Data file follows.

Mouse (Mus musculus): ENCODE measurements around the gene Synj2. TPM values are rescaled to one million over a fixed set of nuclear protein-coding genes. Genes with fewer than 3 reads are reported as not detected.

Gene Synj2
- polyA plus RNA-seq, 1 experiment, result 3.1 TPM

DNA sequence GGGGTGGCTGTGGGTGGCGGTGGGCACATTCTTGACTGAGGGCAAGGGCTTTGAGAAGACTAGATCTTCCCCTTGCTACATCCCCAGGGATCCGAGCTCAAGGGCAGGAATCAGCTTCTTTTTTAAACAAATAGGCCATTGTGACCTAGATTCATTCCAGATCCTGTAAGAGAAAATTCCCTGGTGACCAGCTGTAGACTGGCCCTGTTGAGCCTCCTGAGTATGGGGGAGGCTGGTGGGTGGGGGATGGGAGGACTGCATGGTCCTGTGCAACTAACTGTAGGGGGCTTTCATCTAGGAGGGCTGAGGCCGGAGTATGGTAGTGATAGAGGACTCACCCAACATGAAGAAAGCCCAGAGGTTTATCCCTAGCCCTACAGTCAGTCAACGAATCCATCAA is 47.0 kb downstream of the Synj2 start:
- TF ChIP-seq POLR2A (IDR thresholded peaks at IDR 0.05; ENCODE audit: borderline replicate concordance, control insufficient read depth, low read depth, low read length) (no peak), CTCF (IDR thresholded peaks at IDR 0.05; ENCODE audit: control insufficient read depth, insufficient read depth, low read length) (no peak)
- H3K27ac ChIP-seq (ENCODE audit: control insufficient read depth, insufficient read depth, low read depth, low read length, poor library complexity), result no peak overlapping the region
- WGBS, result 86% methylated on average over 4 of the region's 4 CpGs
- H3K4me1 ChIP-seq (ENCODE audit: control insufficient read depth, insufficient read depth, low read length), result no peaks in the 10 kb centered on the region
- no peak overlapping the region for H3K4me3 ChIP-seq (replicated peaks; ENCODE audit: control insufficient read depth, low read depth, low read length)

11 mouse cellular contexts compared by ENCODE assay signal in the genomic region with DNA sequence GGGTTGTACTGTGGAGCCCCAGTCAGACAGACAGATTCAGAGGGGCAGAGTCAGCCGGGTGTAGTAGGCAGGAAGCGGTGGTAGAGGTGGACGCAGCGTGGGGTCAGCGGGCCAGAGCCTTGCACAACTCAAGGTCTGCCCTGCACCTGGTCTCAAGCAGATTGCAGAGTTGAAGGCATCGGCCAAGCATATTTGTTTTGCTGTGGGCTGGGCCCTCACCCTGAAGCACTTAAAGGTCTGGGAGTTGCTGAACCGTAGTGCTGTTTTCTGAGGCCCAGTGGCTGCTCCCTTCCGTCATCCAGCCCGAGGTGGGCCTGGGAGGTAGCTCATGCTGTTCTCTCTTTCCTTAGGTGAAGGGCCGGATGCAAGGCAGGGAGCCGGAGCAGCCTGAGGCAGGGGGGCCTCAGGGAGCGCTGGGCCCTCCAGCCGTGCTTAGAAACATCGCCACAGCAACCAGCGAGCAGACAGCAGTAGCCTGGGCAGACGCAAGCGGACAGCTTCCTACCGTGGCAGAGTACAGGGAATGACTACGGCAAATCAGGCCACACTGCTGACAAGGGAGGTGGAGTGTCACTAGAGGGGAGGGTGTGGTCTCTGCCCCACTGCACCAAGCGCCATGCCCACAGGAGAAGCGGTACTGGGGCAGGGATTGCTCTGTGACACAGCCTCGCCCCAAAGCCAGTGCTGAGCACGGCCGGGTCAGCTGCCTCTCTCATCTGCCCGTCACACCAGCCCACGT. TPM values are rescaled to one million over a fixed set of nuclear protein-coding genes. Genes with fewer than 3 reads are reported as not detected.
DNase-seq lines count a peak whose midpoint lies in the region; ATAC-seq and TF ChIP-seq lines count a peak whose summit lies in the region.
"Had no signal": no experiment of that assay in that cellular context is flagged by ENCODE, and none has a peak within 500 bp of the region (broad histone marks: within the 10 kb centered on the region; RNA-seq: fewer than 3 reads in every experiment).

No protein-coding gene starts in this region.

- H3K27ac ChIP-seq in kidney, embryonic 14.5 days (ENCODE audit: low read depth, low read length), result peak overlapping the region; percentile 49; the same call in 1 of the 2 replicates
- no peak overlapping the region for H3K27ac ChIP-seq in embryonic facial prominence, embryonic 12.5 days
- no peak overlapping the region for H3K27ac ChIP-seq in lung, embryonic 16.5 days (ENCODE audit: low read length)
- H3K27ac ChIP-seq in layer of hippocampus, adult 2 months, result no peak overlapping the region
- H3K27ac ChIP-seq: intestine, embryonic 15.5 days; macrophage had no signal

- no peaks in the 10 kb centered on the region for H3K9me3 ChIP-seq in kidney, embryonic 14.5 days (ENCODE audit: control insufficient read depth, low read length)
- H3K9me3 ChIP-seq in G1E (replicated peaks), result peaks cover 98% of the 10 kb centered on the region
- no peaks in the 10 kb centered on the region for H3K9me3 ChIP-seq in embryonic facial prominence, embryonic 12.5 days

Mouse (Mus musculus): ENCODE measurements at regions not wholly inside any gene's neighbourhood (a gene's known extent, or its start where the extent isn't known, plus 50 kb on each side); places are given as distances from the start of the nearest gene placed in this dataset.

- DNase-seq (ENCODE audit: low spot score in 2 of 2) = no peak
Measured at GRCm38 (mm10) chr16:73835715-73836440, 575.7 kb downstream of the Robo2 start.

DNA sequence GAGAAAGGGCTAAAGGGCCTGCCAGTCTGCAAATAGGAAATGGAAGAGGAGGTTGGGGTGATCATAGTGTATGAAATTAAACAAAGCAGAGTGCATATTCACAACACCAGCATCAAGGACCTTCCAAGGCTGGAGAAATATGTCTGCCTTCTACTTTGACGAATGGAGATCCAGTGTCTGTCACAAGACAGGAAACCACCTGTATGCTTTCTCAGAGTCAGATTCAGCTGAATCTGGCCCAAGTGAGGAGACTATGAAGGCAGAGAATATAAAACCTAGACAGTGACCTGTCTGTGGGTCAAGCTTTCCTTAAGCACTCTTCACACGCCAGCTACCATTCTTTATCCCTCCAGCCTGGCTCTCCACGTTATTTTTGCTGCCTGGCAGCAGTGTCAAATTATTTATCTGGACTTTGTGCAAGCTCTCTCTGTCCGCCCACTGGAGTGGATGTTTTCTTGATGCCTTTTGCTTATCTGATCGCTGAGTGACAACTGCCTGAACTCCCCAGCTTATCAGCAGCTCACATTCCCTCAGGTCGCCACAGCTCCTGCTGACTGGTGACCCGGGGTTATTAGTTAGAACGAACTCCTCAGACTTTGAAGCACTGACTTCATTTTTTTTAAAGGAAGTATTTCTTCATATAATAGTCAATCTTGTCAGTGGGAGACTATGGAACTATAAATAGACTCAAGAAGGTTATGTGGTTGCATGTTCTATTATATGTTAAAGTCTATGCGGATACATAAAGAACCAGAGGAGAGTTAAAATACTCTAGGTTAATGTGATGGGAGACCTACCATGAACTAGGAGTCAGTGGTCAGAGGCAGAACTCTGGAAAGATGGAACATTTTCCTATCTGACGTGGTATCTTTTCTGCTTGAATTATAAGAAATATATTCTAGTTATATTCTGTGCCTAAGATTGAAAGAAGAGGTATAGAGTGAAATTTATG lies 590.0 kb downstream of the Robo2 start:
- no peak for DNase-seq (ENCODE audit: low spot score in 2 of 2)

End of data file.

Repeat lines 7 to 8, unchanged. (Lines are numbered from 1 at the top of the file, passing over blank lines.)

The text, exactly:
- WGBS, result 86% methylated on average over 4 of the region's 4 CpGs
- H3K4me1 ChIP-seq (ENCODE audit: control insufficient read depth, insufficient read depth, low read length), result no peaks in the 10 kb centered on the region